News, politics, sport.
My earliest memory of photography was the excitement and anticipation of waiting, as a child, for a family roll of film to be developed and collected. The thrill of learning to develop my own film came later.
I learnt to take photographs by myself, at college and by learning from others.
I wanted to become a photographer because I have always been interested in art and image-making in all formats.
My first assignment was a portrait of a well-known chef a Sunday newspaper. I made sure to have all my gear already charged, ready to go and that I got to the location, 3 miles across town, early. When I arrived, I went to take some test shots before the chef arrived. I clicked the shutter and nothing happened.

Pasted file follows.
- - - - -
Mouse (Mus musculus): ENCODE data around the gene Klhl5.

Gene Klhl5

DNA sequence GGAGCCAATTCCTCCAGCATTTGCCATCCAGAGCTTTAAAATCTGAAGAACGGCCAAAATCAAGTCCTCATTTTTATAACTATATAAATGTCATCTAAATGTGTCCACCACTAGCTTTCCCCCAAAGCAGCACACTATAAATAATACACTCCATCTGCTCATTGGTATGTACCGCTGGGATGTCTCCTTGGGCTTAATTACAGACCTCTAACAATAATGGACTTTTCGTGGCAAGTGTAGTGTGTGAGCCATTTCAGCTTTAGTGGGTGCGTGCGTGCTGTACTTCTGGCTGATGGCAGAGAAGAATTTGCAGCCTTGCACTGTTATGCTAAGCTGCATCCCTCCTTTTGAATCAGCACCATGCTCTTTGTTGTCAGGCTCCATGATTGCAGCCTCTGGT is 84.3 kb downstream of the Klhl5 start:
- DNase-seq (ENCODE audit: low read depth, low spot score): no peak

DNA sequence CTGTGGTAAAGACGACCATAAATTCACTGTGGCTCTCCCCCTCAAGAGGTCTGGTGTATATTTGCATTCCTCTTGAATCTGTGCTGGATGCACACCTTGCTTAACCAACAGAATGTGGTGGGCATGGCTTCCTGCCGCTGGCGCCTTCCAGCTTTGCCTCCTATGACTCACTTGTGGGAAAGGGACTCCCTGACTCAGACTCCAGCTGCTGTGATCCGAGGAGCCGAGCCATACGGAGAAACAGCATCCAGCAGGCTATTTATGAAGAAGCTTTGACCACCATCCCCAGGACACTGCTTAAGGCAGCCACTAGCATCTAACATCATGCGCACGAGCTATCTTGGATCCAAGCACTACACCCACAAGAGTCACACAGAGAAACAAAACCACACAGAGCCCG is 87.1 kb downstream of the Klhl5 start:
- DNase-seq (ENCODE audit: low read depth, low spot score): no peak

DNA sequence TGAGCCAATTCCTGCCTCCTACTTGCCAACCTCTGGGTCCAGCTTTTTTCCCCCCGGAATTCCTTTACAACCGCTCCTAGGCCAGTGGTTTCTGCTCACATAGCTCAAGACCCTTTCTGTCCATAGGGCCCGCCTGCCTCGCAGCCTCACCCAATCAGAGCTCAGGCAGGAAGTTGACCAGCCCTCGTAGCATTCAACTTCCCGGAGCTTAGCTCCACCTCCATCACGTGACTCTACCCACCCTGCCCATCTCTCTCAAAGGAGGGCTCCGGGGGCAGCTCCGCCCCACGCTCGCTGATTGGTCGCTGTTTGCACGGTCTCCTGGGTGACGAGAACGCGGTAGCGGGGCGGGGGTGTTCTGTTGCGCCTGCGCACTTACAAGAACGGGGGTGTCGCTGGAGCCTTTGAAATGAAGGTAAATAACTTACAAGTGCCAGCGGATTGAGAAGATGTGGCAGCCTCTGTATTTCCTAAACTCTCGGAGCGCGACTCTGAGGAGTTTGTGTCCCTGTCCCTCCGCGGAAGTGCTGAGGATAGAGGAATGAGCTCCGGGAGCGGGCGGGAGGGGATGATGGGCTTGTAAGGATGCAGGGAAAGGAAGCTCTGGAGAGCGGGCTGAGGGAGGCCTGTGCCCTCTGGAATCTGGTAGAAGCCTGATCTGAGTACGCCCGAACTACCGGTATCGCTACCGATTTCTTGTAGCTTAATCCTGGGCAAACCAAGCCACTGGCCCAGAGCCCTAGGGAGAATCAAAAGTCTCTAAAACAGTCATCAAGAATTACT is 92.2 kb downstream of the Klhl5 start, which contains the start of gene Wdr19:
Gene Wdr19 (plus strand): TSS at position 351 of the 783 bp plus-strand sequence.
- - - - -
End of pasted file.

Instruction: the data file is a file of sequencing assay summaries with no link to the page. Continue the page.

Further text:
Preoccupied with packing all the right things for the shoot, I had forgotten to take the camera battery out of its charger. The stars must have been aligned in my favour as the chef phoned to say he was running late. So I had enough time to race back across town and grab my batteries!
A senior citizens’ protest in Dublin against austere budget cuts to old age pensions and allowances was the assignment that left the biggest mark on me.
Their spirit and voice was stronger in some cases than their physical health. As some of the most vulnerable members of society, they refused to be forgotten about.
There aren’t many stories and assignments that don’t excite me. Different stories create different impacts and you often never know what that will be in advance.
David Attenborough is the person I respect most. His lifelong enthusiasm and inquisitive mind have illuminated the world’s beauty and brutality.